"Anything that you write bad about this is my fault," Russell Hurley says of his role as producer of The Vagrant. "Even if it didn't look like my fault, it was my fault."
There's no need for Hurley to be defensive. The Vagrant is pure B-movie mayhem, the type of sinister, blood-splattered spectacle that has been a late-night movie staple for decades. A Room With a View it's not, nor should it be held to the same stuffy standards.
The Vagrant's own director, Lou Vockell -- a Cincinnati-based filmmaker whose previous credits include Killer Sex Queens from Cyberspace and the Joe Bob Briggs-endorsed Planet of the Erotic Ape -- describes the film like this, playing up its supposedly "true story": "Hate, death, insanity and perversion are graphically and unrepentantly presented as we believe it truly happened. It would be surreal, if it weren't so disturbingly grim."
Despite Vockell's hyperbolic pimping of the genre's heightened tendencies, The Vagrant is actually more heist movie than gore-infested horror freakout.
Clearly influenced by such Quentin Tarantino fare as Reservoir Dogs and Grindhouse and a host of '70s exploitation and horror flicks, The Vagrant's simple story opens as a small crew hides out in an abandoned building until things cool down following a bank robbery. Not surprisingly, things don't go as planned.
Hurley plays Frankie, the gang's de facto leader who struggles to keep things together in the face of intra-crew squabbles and the mysterious presence of a drug-addled "vagrant" (played by Hurley's brother Randall Morris).
A native of tiny Buckeye Lake, Ohio, Hurley moved to Cincinnati in 2004 following stints in New York and Philadelphia, among other stops.
"I always wanted to be an actor but I never could seem to break into anything -- I couldn't get through the front door," Hurley says over beers at a downtown watering hole. "My first month down here I saw an ad in the paper for an open audition, and it said 'paid.' I did a lot of theater for free. I thought, 'I'd like to get paid just once."
The audition was for a small part in Vockell's The Stalking Hand. The role was eventually expanded to fit Hurely's outsized personality. They also ended up filming much of The Stalking Hand in the backyard of Hurley's home in Anderson Township -- a turnabout that highlighted his burgeoning talents as a wrangler of filmmaking necessities.
Hurley's experience on The Vagrant was similar: His role was eventually expanded as both an actor and first-time producer.
"After they cast me as the lead actor, the director quit because he was accepted into Frank Oz's puppet school out in Pennsylvania somewhere," he says. "So the whole thing fell apart."
After a period of limbo, Vockell took over The Vagrant's directorial reins -- another example of the fruits of Hurley's extended film-community network.
"If you need somebody, I can usually find them," Hurley says. "I'm a barber. The guys at work call me 'The Schmooze,' because I can schmooze anything from anybody."
Hurley, who has long supplemented his part-time acting gigs with full-time work as a barber, bought an old-school barbershop downtown soon after moving to Cincinnati. And he didn't hesitate to mine his familiarity with the area for The Vagrant -- it's almost entirely set in a decrepit abandoned building in Over-the-Rhine.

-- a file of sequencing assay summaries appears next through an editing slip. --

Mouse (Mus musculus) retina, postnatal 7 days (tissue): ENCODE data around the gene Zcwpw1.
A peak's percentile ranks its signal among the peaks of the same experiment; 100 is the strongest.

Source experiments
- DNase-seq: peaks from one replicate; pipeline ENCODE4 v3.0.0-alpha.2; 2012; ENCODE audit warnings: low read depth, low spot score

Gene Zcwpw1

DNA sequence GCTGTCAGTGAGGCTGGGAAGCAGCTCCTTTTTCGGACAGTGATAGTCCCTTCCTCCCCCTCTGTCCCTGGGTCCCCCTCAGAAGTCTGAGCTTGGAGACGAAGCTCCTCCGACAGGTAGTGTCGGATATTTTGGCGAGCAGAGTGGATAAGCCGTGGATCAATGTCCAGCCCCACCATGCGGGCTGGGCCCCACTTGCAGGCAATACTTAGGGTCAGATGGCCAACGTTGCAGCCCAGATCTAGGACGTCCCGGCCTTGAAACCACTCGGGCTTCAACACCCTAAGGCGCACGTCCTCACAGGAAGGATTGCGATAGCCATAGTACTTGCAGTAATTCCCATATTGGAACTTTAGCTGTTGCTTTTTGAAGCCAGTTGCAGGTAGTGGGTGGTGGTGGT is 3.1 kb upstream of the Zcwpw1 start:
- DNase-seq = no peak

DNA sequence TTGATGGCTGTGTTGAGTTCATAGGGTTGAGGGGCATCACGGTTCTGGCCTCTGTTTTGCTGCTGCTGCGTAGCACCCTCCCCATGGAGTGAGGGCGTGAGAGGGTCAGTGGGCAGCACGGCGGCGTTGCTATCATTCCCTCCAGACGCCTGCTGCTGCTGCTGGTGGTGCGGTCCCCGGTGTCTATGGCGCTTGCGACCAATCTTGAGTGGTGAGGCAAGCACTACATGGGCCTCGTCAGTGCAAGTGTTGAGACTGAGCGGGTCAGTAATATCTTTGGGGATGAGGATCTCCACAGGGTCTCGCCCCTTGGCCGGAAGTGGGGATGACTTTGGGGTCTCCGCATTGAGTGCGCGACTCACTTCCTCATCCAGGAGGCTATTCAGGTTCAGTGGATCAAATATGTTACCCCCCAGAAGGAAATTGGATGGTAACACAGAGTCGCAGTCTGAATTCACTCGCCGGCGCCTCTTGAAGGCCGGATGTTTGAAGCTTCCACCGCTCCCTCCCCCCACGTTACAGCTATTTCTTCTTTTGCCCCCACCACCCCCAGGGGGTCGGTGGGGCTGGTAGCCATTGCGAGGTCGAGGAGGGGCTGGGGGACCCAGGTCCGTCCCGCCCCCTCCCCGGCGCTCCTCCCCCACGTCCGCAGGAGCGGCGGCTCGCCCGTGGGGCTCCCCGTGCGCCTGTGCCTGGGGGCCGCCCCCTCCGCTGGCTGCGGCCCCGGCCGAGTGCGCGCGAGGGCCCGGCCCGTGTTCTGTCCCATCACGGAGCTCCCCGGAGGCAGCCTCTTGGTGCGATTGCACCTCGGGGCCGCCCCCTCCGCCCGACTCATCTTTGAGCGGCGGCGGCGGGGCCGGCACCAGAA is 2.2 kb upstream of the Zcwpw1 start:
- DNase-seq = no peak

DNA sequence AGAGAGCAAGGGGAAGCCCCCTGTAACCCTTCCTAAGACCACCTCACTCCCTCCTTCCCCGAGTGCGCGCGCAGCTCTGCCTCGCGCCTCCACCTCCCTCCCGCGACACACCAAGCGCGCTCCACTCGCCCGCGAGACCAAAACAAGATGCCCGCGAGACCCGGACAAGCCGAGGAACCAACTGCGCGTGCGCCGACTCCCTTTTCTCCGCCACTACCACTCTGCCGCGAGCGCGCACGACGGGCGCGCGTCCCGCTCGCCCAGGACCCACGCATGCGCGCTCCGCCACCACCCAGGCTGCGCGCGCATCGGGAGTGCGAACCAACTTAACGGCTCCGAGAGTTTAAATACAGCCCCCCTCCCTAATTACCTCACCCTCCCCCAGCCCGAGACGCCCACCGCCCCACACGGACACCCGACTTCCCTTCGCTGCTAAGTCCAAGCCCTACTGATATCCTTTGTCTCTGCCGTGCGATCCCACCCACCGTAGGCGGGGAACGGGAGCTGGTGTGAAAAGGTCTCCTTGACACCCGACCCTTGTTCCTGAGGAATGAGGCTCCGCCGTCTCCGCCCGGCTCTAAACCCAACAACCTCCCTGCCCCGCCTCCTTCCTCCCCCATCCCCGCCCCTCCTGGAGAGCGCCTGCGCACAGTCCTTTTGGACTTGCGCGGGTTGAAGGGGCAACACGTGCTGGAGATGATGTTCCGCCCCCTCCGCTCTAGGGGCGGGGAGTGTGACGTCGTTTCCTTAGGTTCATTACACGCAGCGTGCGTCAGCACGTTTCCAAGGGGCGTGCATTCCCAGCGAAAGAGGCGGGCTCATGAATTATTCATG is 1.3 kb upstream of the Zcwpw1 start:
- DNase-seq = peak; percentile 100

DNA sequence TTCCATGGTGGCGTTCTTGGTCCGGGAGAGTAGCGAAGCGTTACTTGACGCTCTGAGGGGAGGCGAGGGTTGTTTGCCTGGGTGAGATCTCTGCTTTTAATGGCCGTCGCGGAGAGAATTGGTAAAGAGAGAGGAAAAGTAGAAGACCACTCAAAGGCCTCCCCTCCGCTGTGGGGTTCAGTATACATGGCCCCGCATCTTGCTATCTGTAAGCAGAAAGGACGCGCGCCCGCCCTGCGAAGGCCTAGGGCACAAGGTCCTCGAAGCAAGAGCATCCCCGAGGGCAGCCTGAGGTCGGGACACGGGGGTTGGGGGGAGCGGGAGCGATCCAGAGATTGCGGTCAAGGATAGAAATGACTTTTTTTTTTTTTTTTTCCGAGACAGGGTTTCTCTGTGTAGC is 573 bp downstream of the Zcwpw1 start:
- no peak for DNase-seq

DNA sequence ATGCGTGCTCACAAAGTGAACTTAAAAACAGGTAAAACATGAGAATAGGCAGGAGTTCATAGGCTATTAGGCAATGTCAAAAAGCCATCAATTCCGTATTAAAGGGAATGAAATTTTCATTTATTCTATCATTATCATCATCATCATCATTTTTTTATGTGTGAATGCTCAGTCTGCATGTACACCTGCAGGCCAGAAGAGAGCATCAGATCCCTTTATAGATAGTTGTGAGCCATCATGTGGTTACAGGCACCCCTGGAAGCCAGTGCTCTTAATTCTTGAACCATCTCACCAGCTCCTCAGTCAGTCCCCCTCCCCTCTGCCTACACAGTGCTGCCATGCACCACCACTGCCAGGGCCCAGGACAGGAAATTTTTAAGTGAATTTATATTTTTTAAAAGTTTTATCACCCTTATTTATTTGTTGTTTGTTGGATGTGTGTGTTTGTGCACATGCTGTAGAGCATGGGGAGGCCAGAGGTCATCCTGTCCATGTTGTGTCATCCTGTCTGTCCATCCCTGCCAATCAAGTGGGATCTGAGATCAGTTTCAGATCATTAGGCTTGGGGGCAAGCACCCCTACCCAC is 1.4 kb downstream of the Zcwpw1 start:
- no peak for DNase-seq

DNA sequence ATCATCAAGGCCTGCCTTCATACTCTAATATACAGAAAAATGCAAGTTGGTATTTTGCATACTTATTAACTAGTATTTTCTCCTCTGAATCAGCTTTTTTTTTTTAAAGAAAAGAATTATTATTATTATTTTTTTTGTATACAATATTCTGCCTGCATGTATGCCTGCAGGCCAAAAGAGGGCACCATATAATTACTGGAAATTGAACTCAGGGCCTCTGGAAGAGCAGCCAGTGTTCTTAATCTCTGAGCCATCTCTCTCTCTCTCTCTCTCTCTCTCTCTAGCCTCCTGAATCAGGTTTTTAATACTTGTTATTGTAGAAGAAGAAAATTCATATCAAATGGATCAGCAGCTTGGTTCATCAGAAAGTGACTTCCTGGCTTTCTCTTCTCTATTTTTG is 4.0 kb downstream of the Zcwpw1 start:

"One note to the people who are afraid to come downtown," he says, clearly annoyed by the neighborhood's notorious reputation, "in the whole time we were there, the biggest problem we had were on three separate occasions drunks staggered into the building and said, 'Hey, can I be in your movie.' That was it. I know stuff happens down there, but from what I've seen, if you're not looking to score dope or a hooker, you got nothing to worry about."
The Vagrant's screenwriter, Charlie Vargas, lives and works in Over-the-Rhine, which is the perfect locale for the story's gritty nature. Glimpses of the neighborhood's narrow, trash-strewn alleys and abandoned buildings abound, adding a layer of authenticity rarely achieved in such low-budget efforts.
Then there's the film's visual aesthetic. Sepia-toned and dirtied up ala the recent Grindhouse, The Vagrant's intimate, handheld camera work and disorienting stylistic flourishes evoke a long-lost home-video transmission from another era.
"If you go to Blockbuster or Hollywood Video, man, they get a lot of trash," Hurley says of likeminded B-movie fare. "Ours is good trash.
"The big difference between this and Grindhouse was $20 million," he says with only a slight hint of irony. "The difference between us and The Blair Witch Project was about $35,000. I've watched it (The Vagrant) about 35 times now, and generally I'm objective because I hate watching myself, but, hell, I thought it was better than The Blair Witch Project."
And what of the decision to go with the old-school grindhouse effect?
"The only argument was, 'Gee, nobody uses that," Hurley says. "And then all of the sudden one of our favorites comes out with a movie -- Quentin Tarantino's Grindhouse! I personally think he's spying on our production meetings."
While he enjoys the camaraderie and craftiness inherent in such low-budget moviemaking, Hurley can't help but dream of what might be.
"It's fun like buying a $100,000,000 lottery ticket," he says. "It's fun thinking what could happen if one of these films breaks through."
Moments later his expectations are tempered.
"People ask me all the time if I want to break into pictures and be a big star and go to Hollywood?" he says. "Fuck no -- I want to be a big barber. I want people to walk by and have people go, "Hey, that barber, that's the guy that was in that movie. What was that movie? I don't remember, but he was scary."
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